Day 23 (Sunday February 19, 2012) The first anatomically modern humans, Homo sapiens, left Africa between 125,000 and 60,000 years ago. They first crossed into Arabia and then dispersed in all directions to reach South Asia by 50,000 years ago, and Australia and Europe by 40,000 years ago. From eastern Siberia, modern humans crossed into present day Alaska around 40,000 — 17,000 years ago. From there they migrated south to colonize the entire American Continent. It should not escape your attention that this fact makes the first Native Americans, Asian immigrants! The pattern of early human migration suggests that —with the exception of Antarctica—one of the last regions of the world to be settled by our species was Patagonia. Radiocarbon dating of a campsite at Monte Verde, Chile, demonstrates human presence in Northern Patagonia 14,500 years ago. At the Monte Verde site, archeologists found a human footprint in the clay—probably from a child—and mastodon meat! Monte Verde is located 16,000 kilometers (10,000 miles) from the Bearing Strait. Evidence suggests that the migrants traveled along the coast by boat or along the shoreline surviving on marine resources. A premature claim that the first Native Americans had reached Patagonia by motorcycle has been thoroughly dismissed. The first motorcycle—made of wood and powered by an internal combustion engine—would not be invented until 1885 by two Germans, Gottlieb Daimler and Wilhelm Maybach.
One of the most remarkable demonstrations of the rock art created by the early inhabitants of Patagonia can be found in La Cueva de las Manos (The Cave of the Hands) that we visited today. Rather than images in a cave, this is long mural painted on the bare volcanic rock by people that inhabited this area approximately 10,000 years ago. The well-preserved paintings are found along the rock face of one of the massive cliffs of the astonishingly beautiful canyon of the Pinturas River. The murals are dominated by painting of hands—often negatives produced using spraying pipes—but there is also plenty of guanaco hunting scenes including some details of the types of weapons and strategies used in the hunt. To me the wall looks almost like a teaching board. From these painting archeologist have concluded that the hunting was a collective effort and that round objects (probably stones) attached to a rope (probably made of guanaco leather) were thrown at the animals with the purpose of knocking them down or killing them (unlike the bolas used by the gauchos to tangle the animal’s legs). Pichi Patagónico (a Patagonian armadillo), rheas, felines, and other animals were also represented on the walls. The paintings at Cave of the Hands were produced over a relatively long period of time—the hunting drawings are dated to be the oldest. Cueva de las Manos was listed by UNESCO as a World Heritage Site. This is definitely a place you should consider visiting.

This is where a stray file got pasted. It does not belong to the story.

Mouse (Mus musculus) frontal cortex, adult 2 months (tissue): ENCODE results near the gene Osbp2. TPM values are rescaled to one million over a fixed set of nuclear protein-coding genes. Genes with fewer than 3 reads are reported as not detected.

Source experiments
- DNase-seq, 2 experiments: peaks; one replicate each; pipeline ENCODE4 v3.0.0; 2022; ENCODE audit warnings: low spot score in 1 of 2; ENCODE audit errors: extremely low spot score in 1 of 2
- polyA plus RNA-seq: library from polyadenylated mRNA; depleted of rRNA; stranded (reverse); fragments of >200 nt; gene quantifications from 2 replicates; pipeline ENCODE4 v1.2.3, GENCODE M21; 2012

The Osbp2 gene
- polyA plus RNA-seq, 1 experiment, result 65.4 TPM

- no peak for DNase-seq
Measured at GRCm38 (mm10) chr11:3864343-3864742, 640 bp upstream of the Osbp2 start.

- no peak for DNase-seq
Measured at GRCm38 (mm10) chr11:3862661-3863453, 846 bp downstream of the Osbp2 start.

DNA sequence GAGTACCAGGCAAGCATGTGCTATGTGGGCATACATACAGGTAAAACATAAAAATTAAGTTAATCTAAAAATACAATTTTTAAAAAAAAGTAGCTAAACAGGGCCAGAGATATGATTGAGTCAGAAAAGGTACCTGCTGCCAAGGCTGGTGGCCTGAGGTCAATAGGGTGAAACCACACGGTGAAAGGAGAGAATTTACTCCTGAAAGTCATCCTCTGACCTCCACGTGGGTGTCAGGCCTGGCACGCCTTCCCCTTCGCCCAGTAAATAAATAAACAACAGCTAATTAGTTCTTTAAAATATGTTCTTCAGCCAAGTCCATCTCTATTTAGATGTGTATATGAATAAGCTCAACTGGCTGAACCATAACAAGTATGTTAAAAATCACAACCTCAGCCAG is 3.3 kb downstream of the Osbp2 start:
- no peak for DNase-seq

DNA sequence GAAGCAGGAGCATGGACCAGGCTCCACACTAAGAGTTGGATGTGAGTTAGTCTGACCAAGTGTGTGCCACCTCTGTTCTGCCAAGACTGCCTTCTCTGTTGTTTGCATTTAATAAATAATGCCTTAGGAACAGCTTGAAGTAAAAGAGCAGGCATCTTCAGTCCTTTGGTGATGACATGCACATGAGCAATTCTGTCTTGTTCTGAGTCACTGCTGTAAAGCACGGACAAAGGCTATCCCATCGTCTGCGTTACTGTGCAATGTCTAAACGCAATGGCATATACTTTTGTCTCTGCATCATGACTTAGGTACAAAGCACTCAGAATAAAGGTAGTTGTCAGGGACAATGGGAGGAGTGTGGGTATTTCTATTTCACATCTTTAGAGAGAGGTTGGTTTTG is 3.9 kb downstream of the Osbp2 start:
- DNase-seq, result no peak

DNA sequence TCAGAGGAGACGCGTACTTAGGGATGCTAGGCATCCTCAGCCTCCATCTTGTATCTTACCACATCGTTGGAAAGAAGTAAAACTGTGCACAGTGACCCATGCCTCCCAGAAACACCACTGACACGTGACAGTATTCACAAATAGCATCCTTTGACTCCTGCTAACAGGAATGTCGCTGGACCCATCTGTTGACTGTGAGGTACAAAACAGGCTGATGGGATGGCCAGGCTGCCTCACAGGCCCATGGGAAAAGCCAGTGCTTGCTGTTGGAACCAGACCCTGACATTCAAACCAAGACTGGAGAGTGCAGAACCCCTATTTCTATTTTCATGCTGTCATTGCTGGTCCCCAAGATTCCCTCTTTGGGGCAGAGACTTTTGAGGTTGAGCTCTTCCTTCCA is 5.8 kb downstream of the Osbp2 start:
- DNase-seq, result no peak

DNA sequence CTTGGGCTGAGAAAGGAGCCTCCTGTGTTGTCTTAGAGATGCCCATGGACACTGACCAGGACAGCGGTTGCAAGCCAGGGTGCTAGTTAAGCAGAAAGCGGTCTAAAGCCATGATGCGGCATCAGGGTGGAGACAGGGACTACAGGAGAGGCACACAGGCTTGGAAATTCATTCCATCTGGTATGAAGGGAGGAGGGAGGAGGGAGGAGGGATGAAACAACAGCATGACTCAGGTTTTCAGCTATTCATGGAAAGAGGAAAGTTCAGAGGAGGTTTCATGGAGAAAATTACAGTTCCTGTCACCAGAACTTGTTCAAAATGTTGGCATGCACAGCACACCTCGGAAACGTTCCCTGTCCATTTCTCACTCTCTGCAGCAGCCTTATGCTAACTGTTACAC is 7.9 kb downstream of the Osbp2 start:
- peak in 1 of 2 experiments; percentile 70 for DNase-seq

Today we rode from Río Mayo to Estancia Casa de Piedra where we are spending the night. From there we took a short trip to visit the Cave of the Hands. We started in Rio Mayo with a beautiful cloudless morning, but by the time we reached the town of Perito Moreno menacing dark clouds had developed in the direction that we were going. The mostly paved Ruta 40 from Río Mayo to Perito Moreno goes through a flat, featureless, and wide-open and therefore windy, steppe. The warning signs about the strong crosswinds are quite descriptive. We found a dead Guanaco hanging from a fence. Guanacos jump over fences with relative ease but once in a while a mishap occurs. It does not help that ranchers choose to place barbed wire as the top wire on their fences. If you asked me, it looks like they are purposely trying to hook some miscalculating jumpers— guanacos are plentiful in Patagonia today and probably compete with the rancher’s sheep for the same scarce edible grasses. South of Perito Moreno the road goes up and down through the Patagonian mesas crossing some colorful areas. Estancia Casa de Piedra is a few kilometers before the intersection between route 40 and road to Cueva de las Manos. The estancia has several rundown buildings and one of them can be rented as a cabin. This building is apparently more than 100 years old and was built with basaltic rock from the adjacent mesa. We unloaded the bikes at the estancia and continued towards the caves. The road to Cueva de las Manos crosses a colorful canyon before reaching the Rîo Pinturas. We encountered a very cute Pichi Patagónico (armadillo) by the side of the road and I caught it. I loved chasing armadillos in Patagonia—I have done it several times in the past. They are very quick so the chase can last some time. Pichis can also burrow very fast with their sharp claws and disappear under a dirt mound in front of your own eyes. My motorcycle gloves came very handy with this particular pichi. We took a few shots of the cute little beast on Adrian’s hands and let it go. The descent into the canyon of the Pinturas River is stunning but I do not have pictures to prove it. Thunder, lightning, and a heavy shower encouraged us to get to the shelter at the entrance to the caves as quickly as possible.